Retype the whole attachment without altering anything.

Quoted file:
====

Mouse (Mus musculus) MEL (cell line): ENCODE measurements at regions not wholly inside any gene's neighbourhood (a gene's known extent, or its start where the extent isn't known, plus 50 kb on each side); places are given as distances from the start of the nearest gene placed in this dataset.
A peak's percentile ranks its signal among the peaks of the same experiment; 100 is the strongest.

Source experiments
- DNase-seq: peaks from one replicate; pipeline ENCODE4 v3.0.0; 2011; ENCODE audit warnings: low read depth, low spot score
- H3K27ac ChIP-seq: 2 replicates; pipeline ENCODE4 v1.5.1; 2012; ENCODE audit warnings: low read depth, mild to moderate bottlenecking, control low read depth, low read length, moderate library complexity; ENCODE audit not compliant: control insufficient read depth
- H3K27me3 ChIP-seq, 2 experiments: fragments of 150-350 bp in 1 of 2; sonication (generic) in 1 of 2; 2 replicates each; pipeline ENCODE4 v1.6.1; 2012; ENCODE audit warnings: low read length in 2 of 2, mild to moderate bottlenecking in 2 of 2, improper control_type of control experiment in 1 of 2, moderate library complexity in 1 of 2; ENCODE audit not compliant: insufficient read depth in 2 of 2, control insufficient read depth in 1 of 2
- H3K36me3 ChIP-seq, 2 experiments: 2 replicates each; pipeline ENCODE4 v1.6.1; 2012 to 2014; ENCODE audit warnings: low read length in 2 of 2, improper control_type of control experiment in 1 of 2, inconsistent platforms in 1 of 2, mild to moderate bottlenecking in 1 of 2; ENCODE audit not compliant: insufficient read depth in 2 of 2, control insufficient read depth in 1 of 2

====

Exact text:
Mouse (Mus musculus) MEL (cell line): ENCODE measurements at regions not wholly inside any gene's neighbourhood (a gene's known extent, or its start where the extent isn't known, plus 50 kb on each side); places are given as distances from the start of the nearest gene placed in this dataset.
A peak's percentile ranks its signal among the peaks of the same experiment; 100 is the strongest.

Source experiments
- DNase-seq: peaks from one replicate; pipeline ENCODE4 v3.0.0; 2011; ENCODE audit warnings: low read depth, low spot score
- H3K27ac ChIP-seq: 2 replicates; pipeline ENCODE4 v1.5.1; 2012; ENCODE audit warnings: low read depth, mild to moderate bottlenecking, control low read depth, low read length, moderate library complexity; ENCODE audit not compliant: control insufficient read depth
- H3K27me3 ChIP-seq, 2 experiments: fragments of 150-350 bp in 1 of 2; sonication (generic) in 1 of 2; 2 replicates each; pipeline ENCODE4 v1.6.1; 2012; ENCODE audit warnings: low read length in 2 of 2, mild to moderate bottlenecking in 2 of 2, improper control_type of control experiment in 1 of 2, moderate library complexity in 1 of 2; ENCODE audit not compliant: insufficient read depth in 2 of 2, control insufficient read depth in 1 of 2
- H3K36me3 ChIP-seq, 2 experiments: 2 replicates each; pipeline ENCODE4 v1.6.1; 2012 to 2014; ENCODE audit warnings: low read length in 2 of 2, improper control_type of control experiment in 1 of 2, inconsistent platforms in 1 of 2, mild to moderate bottlenecking in 1 of 2; ENCODE audit not compliant: insufficient read depth in 2 of 2, control insufficient read depth in 1 of 2